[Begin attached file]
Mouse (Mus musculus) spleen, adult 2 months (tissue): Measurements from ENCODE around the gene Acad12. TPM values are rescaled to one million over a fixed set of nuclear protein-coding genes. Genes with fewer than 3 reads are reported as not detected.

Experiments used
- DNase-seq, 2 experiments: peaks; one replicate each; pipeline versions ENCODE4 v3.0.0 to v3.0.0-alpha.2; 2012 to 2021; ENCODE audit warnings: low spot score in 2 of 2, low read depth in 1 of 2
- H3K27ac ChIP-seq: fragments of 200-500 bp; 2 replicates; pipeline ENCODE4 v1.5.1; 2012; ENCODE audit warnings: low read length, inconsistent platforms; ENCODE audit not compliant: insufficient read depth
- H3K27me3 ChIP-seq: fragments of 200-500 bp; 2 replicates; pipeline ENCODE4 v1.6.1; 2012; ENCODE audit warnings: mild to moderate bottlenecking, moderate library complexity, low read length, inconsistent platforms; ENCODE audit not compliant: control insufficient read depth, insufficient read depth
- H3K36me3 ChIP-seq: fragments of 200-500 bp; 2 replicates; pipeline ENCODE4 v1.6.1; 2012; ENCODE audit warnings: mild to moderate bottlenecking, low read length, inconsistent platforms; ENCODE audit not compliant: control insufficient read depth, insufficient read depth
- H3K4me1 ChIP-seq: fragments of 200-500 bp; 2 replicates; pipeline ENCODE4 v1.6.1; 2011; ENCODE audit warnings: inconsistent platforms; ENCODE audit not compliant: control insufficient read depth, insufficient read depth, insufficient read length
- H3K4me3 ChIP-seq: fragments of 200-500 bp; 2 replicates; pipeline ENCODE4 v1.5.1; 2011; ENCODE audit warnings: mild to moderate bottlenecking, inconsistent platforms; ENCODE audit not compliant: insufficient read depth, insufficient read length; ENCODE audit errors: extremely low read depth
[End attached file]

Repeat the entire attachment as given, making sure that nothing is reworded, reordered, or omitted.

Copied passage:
Mouse (Mus musculus) spleen, adult 2 months (tissue): Measurements from ENCODE around the gene Acad12. TPM values are rescaled to one million over a fixed set of nuclear protein-coding genes. Genes with fewer than 3 reads are reported as not detected.

Experiments used
- DNase-seq, 2 experiments: peaks; one replicate each; pipeline versions ENCODE4 v3.0.0 to v3.0.0-alpha.2; 2012 to 2021; ENCODE audit warnings: low spot score in 2 of 2, low read depth in 1 of 2
- H3K27ac ChIP-seq: fragments of 200-500 bp; 2 replicates; pipeline ENCODE4 v1.5.1; 2012; ENCODE audit warnings: low read length, inconsistent platforms; ENCODE audit not compliant: insufficient read depth
- H3K27me3 ChIP-seq: fragments of 200-500 bp; 2 replicates; pipeline ENCODE4 v1.6.1; 2012; ENCODE audit warnings: mild to moderate bottlenecking, moderate library complexity, low read length, inconsistent platforms; ENCODE audit not compliant: control insufficient read depth, insufficient read depth
- H3K36me3 ChIP-seq: fragments of 200-500 bp; 2 replicates; pipeline ENCODE4 v1.6.1; 2012; ENCODE audit warnings: mild to moderate bottlenecking, low read length, inconsistent platforms; ENCODE audit not compliant: control insufficient read depth, insufficient read depth
- H3K4me1 ChIP-seq: fragments of 200-500 bp; 2 replicates; pipeline ENCODE4 v1.6.1; 2011; ENCODE audit warnings: inconsistent platforms; ENCODE audit not compliant: control insufficient read depth, insufficient read depth, insufficient read length
- H3K4me3 ChIP-seq: fragments of 200-500 bp; 2 replicates; pipeline ENCODE4 v1.5.1; 2011; ENCODE audit warnings: mild to moderate bottlenecking, inconsistent platforms; ENCODE audit not compliant: insufficient read depth, insufficient read length; ENCODE audit errors: extremely low read depth